Not much doubt, IMO, that mental readiness contributes to future results with lady luck merely looking into her vanity mirror, but allowing the mental states of the competitors to do its thing.

Over the many years of my competitive bridge, my guess is that most of my opponents did not often show the level they had reached, only because they tried to do too much to force the results they craved, rather than just letting whatever happens to happen instead of just assigning too much importance to every hand.

IOW, and whatever the competition, no one will ever be able to guarantee any results, but only to take extreme caution to not stand in the way of the other side’s mistakes and, no doubt, receive the profit from them.

IOW, don’t waste one’s time trying to defy the law of averages, just play it cool and allow whatever result possible to happen, but instead concentrate on not committing dumb errors, while allowing the opponents to not follow in kind.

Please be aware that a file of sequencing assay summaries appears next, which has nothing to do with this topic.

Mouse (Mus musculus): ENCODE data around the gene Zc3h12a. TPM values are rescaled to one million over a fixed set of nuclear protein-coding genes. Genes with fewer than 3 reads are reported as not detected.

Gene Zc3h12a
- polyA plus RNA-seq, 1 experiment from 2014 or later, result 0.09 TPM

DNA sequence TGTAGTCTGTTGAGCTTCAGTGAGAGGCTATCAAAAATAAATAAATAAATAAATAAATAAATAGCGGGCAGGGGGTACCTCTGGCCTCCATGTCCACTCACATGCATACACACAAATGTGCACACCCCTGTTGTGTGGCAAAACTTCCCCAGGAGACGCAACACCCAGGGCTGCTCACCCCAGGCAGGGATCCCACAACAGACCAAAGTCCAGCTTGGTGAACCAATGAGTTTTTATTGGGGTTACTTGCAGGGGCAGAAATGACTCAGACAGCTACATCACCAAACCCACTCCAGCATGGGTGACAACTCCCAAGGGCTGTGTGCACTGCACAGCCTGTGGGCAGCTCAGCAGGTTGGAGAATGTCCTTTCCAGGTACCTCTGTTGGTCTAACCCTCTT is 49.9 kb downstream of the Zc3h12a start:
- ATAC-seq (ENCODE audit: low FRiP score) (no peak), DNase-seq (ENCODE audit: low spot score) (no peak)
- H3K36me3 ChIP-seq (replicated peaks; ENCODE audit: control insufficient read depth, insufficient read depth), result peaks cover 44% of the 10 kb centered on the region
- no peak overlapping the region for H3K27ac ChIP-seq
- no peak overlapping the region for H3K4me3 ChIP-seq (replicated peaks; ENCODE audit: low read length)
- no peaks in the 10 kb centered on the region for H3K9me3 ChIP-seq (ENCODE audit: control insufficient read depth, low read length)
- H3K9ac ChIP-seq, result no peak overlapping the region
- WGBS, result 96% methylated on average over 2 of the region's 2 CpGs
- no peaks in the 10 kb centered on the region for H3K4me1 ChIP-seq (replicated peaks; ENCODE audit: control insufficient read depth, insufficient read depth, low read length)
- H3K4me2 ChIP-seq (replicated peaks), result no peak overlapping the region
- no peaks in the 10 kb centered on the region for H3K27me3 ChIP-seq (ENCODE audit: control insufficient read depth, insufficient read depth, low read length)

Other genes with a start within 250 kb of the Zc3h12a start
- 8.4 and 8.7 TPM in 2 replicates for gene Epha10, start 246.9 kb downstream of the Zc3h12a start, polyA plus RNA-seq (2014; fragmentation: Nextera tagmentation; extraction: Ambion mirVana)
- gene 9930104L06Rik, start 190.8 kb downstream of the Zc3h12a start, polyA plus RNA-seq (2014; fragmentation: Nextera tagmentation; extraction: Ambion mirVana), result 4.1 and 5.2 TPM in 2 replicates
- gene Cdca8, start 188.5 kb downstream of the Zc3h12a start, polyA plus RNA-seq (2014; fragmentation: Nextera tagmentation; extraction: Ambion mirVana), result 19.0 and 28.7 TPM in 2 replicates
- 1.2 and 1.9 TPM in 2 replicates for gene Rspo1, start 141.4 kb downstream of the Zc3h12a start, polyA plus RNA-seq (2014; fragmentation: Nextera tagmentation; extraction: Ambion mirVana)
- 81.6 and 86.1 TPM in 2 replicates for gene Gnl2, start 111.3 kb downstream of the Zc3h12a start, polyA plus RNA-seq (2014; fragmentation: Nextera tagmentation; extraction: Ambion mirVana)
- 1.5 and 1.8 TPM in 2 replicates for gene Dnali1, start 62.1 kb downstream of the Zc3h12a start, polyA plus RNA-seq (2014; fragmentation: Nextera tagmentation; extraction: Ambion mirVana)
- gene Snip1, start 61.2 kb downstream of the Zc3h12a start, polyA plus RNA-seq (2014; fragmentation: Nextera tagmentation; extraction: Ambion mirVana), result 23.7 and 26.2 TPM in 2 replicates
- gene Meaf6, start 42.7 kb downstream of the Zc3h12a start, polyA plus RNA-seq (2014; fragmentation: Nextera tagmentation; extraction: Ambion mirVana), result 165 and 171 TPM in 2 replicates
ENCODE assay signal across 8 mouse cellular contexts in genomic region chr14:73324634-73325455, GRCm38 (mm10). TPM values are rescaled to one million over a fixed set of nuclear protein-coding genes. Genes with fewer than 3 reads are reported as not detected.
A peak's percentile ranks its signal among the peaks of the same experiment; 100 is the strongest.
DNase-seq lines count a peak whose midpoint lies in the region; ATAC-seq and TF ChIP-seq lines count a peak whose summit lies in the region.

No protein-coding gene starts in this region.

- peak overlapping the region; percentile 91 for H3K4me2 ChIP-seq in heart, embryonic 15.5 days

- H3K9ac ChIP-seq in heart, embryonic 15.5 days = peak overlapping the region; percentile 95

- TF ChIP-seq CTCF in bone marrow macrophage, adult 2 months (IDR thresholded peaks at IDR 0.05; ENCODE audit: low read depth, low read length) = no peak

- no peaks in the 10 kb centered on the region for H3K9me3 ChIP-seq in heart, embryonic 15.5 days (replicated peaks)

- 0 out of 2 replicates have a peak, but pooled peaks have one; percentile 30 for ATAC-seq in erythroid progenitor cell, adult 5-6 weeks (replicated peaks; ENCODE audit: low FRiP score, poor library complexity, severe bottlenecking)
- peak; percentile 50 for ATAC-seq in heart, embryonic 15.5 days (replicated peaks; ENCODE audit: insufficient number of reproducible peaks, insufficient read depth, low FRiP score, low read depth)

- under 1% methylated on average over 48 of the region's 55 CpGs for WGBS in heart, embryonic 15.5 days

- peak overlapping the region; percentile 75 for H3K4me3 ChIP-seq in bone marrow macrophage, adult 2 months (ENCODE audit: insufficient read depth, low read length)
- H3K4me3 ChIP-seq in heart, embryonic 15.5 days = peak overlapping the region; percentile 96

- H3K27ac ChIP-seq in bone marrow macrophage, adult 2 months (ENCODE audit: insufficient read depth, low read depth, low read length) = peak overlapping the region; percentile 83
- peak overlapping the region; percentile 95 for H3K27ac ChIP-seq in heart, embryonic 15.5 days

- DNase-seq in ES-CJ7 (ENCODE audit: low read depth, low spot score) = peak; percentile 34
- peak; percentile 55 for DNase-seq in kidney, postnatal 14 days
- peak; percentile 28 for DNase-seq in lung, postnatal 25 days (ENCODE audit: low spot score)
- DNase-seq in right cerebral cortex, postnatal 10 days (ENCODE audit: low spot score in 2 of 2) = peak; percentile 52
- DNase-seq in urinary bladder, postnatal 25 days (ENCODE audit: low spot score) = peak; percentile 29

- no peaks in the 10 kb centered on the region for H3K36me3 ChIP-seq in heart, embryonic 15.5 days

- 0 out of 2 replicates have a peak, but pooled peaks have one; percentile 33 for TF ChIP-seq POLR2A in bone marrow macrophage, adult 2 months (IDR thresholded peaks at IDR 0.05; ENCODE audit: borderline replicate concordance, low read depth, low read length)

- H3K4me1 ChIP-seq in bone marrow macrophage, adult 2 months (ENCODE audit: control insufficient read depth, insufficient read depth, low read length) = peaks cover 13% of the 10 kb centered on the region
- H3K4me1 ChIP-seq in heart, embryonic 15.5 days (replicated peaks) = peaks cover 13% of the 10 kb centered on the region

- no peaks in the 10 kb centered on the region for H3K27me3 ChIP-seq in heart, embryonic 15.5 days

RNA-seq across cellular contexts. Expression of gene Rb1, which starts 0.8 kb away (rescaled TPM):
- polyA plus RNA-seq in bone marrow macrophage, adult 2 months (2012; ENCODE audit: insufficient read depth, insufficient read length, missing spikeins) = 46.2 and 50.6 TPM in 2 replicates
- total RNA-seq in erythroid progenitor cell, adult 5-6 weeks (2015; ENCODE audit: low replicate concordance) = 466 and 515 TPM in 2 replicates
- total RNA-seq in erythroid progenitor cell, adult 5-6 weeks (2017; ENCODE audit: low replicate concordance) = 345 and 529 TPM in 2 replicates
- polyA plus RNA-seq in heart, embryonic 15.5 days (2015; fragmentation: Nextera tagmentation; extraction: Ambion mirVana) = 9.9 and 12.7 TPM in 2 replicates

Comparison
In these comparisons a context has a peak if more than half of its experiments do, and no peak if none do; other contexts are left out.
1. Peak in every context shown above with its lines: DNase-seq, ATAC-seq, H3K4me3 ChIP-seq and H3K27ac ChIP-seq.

However, in no way can I guarantee what has happened, only the general atmosphere surrounding the actual competition where sometimes top line players do not come close to playing their best, for reasons I will never completely understand.

Only the top Italians of the infamous past, not the majority of the Blue team played well, but in addition, they needed to add their magic (and we know what that was) to fulfill what their first captain, the infamous Carl Albert Perroux, an Italian lawyer, had basically contracted to do, JUST WIN, and sadly it happened that way, however this downright awful experience exploded, right in our face as well as other significant and talented opponents.

What it has done to our magnificent game, will never be fully measured, but, at least to me, bridge has suffered and unless some real magic appears in the future our game will never recover.

JudyMarch 15th, 2021 at 6:28 pm


Having a ‘log in’ problem. They are working on it. Sorry for the delay.